The Shops at Target pop-up, 440 W. 15th St., NYC.

Photos: Steve Eichner

On Our Radar: Sophia Webster


I spend the majority of my days checking out seasoned designers’ collections. While I love to see the evolution of a designer’s work, I especially enjoy being surprised by something out of the ordinary, like a new brand that I know nothing about. That’s exactly what happened to me last week. In between a crazy schedule of Resort shows, I stopped by to see Nicholas Kirkwood’s latest shoes. The scoop: tons of metallics, lots of single soles, very chic evening shoes, multicolored pumps, and animal prints.

Just as I was about to leave the showroom, I popped into a second room with more shoes. To my surprise, it wasn’t more from Kirkwood, it was a collection by Sophia Webster, who worked with him for years and is now launching her own line with the help and support of Kirkwood. The shoes (her debut outing) have the same British cool factor as her mentor’s, but she’s kicked things up a notch and her shoes are even brighter and more playful than his. Webster certainly has her foot in the right door for now, and I can’t wait to see where she’ll be in the next couple of years. While I was there, I spotted a team member from luxury New York retailer Kirna Zabête eyeing the pieces and can only hope other stores will be placing orders, too. Sophia Webster is definitely one to watch. Here, has an exclusive first look at Webster’s heels.

White Out


Memorial Day weekend is finally a few days away, and although I wear white year-round, including during the winter, I especially can’t resist buying new white pieces for summer. It’s my go-to color for warm weather. One of my favorites in my wardrobe is a cotton dress from Jenni Kayne Spring ’11—I’ve worn it over and over again. But every year I add a couple of new summer white pieces to my collection. Earlier this year, during Milan fashion week, I was lucky enough to find a great full-skirted Alaïa number at the Corso Como outlet for a bargain, but besides that, I have yet to find the perfect new additions for this summer—until now. Here are a few items I have my eyes on.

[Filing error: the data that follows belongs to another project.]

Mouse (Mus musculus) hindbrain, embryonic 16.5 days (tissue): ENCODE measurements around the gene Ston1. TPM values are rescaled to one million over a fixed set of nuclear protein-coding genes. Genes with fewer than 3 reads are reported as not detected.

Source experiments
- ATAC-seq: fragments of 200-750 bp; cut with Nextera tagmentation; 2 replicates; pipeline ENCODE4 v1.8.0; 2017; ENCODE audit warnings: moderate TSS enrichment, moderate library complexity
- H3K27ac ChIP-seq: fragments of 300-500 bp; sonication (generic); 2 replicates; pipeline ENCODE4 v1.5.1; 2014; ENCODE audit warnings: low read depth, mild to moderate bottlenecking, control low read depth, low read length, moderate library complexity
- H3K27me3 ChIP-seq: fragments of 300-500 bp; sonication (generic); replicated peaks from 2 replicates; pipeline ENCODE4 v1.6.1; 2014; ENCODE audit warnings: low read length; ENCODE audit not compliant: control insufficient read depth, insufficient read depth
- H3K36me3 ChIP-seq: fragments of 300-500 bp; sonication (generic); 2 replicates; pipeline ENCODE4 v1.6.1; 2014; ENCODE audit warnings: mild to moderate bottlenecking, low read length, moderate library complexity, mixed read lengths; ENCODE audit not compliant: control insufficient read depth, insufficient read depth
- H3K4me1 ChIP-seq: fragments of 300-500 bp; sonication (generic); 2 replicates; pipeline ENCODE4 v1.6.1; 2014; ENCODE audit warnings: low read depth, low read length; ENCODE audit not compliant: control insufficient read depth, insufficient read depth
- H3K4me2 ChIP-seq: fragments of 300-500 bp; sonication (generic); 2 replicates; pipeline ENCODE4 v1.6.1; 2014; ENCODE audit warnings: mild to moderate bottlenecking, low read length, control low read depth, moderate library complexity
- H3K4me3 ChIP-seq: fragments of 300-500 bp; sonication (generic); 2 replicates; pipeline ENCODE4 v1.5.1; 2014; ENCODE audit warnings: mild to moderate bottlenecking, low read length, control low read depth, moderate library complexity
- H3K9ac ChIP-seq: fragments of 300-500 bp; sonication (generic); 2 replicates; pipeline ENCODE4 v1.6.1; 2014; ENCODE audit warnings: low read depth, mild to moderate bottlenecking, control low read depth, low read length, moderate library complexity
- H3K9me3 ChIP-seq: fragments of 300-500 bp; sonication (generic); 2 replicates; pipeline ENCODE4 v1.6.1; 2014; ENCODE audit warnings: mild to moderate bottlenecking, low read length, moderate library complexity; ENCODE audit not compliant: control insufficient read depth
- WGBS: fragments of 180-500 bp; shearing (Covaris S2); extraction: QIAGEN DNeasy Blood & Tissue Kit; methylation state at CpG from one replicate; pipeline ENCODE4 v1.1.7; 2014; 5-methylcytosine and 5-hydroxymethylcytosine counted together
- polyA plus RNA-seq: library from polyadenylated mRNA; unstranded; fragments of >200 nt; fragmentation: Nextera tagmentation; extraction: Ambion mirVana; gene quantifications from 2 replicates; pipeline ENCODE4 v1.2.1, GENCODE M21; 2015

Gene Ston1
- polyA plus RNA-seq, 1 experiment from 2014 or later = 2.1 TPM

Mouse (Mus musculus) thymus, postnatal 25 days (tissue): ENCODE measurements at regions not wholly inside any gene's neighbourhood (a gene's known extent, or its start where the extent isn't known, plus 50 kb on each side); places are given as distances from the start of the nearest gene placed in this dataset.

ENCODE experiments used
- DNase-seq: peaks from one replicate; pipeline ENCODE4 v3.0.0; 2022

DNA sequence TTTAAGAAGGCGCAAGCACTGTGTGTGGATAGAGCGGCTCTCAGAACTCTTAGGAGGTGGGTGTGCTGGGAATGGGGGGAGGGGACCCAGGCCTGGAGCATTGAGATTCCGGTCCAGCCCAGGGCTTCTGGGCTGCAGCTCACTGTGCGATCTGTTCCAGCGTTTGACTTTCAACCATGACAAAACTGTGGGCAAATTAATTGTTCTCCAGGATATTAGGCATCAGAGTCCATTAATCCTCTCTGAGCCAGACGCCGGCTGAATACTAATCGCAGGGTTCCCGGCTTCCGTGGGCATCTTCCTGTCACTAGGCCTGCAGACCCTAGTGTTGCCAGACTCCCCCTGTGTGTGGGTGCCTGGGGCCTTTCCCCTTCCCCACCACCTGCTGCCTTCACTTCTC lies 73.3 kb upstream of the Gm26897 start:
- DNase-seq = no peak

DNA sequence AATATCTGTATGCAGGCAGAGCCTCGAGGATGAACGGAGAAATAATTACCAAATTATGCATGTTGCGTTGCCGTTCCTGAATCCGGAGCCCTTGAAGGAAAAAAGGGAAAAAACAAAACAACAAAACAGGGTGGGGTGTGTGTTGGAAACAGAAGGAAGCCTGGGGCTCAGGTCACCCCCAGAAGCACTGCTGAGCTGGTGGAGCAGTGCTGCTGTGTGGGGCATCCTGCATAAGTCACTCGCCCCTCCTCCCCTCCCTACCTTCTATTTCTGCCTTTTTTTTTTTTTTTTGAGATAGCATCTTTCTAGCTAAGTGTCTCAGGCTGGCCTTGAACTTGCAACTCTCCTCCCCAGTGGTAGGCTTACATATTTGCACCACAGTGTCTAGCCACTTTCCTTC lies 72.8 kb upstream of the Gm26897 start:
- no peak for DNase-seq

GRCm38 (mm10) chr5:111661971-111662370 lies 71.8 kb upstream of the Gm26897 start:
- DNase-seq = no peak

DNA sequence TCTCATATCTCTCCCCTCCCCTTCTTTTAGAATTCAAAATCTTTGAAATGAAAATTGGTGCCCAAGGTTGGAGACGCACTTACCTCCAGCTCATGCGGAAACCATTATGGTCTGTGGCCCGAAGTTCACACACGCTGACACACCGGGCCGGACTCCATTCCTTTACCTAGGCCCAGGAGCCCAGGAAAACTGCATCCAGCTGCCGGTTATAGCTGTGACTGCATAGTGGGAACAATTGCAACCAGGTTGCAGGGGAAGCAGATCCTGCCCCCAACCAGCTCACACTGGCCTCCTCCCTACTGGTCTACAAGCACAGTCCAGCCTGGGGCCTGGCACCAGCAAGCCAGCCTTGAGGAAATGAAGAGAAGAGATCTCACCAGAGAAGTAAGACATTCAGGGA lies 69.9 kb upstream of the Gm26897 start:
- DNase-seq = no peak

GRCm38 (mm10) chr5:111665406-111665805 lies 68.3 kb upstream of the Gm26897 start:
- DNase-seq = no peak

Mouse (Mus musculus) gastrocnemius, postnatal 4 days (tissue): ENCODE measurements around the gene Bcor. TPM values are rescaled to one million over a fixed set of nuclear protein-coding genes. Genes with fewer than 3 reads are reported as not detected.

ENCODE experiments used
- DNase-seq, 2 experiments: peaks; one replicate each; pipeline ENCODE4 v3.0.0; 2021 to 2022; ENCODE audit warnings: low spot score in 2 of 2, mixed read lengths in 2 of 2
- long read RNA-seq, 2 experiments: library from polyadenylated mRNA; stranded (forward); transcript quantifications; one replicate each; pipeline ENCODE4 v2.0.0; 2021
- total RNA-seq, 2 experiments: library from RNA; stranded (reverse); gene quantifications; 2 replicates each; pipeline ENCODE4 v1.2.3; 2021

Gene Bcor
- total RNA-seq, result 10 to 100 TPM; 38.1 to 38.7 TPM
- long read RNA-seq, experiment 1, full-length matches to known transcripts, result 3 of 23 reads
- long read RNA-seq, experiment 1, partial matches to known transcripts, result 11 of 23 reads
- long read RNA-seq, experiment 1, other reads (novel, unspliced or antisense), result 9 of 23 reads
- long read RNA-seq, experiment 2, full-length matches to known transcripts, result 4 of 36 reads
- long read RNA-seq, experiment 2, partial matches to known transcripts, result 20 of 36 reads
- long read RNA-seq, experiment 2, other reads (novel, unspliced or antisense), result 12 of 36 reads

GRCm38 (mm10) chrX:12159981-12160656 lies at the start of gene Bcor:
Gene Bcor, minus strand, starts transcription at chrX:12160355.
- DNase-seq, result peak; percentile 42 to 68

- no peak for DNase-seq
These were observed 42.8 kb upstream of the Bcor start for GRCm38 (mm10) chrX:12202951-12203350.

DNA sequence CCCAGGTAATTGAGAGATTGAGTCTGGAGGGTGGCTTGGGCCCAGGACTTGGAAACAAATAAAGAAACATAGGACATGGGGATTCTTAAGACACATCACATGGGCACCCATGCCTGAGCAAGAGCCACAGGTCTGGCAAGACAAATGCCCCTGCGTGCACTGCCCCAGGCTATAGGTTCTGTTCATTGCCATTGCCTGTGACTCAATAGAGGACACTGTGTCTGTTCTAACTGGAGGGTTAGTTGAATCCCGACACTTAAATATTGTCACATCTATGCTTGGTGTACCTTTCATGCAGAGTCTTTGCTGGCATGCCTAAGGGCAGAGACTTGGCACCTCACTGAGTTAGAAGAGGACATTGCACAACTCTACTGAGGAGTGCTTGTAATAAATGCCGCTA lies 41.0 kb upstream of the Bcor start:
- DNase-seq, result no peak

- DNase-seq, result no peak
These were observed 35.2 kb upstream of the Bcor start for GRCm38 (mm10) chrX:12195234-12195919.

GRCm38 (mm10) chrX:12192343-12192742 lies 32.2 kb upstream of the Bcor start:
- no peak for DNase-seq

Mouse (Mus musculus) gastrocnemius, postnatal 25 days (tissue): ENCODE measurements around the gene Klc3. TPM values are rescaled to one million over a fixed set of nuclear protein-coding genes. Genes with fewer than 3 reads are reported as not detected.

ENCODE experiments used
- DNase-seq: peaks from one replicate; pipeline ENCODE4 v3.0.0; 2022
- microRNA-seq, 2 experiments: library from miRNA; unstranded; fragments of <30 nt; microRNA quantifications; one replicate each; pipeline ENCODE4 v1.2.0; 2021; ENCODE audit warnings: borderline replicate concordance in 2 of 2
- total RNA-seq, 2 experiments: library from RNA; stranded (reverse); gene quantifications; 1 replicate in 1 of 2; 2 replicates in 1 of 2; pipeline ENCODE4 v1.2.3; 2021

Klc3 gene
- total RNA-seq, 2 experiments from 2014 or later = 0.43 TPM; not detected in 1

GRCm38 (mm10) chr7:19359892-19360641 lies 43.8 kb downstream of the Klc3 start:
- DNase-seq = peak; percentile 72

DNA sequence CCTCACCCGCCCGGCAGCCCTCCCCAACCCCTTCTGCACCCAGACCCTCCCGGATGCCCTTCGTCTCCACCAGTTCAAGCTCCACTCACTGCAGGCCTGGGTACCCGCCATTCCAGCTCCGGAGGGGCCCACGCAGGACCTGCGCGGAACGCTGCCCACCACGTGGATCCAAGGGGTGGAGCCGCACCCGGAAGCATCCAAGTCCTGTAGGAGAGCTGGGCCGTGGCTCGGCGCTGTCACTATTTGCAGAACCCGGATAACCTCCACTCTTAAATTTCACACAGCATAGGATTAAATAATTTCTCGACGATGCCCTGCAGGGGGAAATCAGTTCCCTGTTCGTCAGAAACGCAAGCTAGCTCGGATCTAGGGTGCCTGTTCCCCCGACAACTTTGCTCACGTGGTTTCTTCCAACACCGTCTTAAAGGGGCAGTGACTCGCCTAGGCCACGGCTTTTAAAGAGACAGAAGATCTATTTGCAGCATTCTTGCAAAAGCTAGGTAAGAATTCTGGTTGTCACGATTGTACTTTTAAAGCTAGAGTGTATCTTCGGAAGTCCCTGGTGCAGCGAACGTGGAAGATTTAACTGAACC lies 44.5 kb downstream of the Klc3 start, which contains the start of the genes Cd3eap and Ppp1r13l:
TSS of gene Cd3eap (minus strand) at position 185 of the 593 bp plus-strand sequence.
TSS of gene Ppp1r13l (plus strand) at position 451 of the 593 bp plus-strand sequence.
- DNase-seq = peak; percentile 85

From the top left: Acne Lucille denim dress, $353, available at; Proenza Schouler sleeveless belted shirtdress, $850, available at; Diego Dolcini flat sandals, price on request, available at; Mother Runaway skinny flare jeans, $196, available at; Lanvin two-tone minaudière, $2,390, available at

Photos: Courtesy of My Theresa (Acne); Courtesy of Kirna Zabête (Proenza Schouler); Courtesy of Barneys (Lanvin); Courtesy of Mother; Courtesy of Diego Dolcini